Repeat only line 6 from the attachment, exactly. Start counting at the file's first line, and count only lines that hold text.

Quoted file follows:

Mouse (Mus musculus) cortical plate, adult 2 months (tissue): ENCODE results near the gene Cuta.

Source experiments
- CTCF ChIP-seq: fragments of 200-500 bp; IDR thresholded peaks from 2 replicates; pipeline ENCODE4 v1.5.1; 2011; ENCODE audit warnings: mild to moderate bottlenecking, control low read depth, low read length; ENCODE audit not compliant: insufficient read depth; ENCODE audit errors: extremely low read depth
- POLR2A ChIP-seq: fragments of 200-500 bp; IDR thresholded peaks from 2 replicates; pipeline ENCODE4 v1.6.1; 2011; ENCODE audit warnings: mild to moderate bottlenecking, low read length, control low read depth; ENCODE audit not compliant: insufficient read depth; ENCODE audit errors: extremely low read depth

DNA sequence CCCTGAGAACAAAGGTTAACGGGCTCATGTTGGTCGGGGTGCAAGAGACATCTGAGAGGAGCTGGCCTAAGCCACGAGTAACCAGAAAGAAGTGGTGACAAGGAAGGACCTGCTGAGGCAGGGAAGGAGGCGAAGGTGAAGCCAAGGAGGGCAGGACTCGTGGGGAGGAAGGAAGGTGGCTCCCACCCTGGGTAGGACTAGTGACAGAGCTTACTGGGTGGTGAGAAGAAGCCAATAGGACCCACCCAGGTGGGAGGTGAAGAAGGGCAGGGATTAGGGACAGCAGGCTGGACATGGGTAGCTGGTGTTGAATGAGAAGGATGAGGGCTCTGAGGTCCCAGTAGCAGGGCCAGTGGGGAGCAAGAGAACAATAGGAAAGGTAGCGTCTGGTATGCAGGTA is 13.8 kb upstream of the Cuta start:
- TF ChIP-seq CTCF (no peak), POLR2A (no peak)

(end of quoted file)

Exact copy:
- TF ChIP-seq CTCF (no peak), POLR2A (no peak)